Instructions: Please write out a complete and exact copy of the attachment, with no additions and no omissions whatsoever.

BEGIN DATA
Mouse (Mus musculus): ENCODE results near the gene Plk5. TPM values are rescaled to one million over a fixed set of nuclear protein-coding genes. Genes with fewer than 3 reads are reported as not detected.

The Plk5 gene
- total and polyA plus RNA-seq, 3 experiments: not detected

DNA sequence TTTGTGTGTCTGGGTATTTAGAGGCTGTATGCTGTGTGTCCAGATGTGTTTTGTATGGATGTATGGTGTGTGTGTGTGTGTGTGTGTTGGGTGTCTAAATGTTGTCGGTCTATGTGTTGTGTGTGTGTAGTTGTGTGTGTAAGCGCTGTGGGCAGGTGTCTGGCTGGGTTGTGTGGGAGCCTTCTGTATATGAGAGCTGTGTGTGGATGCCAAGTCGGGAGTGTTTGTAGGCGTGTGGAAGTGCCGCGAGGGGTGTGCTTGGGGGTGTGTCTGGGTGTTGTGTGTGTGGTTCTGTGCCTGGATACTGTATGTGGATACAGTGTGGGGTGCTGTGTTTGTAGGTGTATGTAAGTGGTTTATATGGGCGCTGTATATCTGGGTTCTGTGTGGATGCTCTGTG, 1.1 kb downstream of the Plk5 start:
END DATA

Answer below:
Mouse (Mus musculus): ENCODE results near the gene Plk5. TPM values are rescaled to one million over a fixed set of nuclear protein-coding genes. Genes with fewer than 3 reads are reported as not detected.

The Plk5 gene
- total and polyA plus RNA-seq, 3 experiments: not detected

DNA sequence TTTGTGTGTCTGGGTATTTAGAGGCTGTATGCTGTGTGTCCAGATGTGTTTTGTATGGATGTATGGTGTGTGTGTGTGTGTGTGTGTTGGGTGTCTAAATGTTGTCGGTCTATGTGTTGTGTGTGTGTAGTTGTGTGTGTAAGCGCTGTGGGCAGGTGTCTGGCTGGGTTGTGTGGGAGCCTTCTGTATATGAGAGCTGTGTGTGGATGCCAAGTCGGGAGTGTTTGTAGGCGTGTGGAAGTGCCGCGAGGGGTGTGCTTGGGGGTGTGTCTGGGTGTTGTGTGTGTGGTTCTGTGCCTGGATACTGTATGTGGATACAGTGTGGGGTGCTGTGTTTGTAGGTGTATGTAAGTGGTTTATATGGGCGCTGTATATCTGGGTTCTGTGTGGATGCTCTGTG, 1.1 kb downstream of the Plk5 start: